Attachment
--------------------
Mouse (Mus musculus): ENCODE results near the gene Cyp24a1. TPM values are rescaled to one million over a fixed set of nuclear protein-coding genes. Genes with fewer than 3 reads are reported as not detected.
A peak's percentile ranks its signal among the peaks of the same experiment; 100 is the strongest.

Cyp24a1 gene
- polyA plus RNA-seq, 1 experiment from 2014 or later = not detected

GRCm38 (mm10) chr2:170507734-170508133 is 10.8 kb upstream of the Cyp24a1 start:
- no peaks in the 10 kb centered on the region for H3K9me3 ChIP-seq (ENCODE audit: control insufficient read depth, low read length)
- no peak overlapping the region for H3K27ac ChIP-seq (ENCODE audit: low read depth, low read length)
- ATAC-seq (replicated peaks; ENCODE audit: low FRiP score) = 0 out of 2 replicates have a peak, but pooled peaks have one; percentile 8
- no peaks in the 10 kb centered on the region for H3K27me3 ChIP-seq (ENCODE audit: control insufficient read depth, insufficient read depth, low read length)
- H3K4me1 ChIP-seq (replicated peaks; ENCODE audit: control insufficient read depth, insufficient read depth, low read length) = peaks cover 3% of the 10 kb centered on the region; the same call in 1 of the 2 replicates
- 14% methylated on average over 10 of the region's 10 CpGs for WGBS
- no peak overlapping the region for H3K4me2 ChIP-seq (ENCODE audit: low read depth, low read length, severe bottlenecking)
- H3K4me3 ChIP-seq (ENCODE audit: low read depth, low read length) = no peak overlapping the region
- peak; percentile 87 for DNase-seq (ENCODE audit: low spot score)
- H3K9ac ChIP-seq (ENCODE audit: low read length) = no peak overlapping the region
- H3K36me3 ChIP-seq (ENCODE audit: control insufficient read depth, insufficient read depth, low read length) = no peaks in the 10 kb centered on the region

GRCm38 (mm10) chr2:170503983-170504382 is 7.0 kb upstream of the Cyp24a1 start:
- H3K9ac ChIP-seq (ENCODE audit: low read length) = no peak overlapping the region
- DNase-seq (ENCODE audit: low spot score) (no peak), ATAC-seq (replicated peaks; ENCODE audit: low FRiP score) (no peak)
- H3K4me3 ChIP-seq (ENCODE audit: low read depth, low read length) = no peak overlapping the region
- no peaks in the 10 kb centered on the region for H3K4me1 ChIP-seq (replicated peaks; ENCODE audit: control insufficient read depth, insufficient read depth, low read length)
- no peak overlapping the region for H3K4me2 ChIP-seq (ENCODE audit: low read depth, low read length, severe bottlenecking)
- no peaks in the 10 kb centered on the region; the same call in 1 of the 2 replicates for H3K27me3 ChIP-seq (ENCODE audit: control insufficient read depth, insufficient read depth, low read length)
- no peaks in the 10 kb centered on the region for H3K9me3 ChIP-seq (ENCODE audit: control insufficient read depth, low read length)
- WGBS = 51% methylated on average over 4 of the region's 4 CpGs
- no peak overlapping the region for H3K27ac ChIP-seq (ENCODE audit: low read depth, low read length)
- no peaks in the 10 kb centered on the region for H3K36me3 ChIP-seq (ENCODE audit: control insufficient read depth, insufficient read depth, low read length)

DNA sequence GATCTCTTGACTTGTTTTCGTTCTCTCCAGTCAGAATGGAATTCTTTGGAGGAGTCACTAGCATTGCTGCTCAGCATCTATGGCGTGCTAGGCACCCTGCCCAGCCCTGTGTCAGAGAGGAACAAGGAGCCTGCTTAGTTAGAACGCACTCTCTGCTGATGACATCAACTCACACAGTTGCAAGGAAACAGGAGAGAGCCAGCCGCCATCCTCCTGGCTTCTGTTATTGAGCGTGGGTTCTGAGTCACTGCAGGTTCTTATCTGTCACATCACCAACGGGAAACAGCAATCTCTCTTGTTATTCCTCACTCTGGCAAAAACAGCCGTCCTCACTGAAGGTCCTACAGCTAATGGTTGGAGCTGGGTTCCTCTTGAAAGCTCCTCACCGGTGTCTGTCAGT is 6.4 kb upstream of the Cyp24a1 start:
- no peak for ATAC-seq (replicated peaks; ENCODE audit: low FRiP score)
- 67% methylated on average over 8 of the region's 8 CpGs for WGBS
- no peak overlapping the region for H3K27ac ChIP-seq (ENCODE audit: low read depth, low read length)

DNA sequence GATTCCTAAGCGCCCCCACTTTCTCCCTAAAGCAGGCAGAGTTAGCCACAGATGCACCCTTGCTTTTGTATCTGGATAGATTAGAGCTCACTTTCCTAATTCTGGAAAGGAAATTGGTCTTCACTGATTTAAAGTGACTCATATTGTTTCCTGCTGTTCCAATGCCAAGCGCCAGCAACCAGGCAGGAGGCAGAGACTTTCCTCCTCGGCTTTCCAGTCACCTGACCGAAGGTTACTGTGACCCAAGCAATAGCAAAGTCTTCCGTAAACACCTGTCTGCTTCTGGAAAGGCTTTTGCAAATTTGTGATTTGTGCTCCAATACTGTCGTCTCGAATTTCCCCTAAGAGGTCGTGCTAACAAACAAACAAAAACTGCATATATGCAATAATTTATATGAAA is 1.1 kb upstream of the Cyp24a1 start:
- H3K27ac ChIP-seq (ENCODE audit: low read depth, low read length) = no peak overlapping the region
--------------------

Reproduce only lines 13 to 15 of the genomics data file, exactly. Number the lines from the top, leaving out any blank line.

- H3K4me3 ChIP-seq (ENCODE audit: low read depth, low read length) = no peak overlapping the region
- peak; percentile 87 for DNase-seq (ENCODE audit: low spot score)
- H3K9ac ChIP-seq (ENCODE audit: low read length) = no peak overlapping the region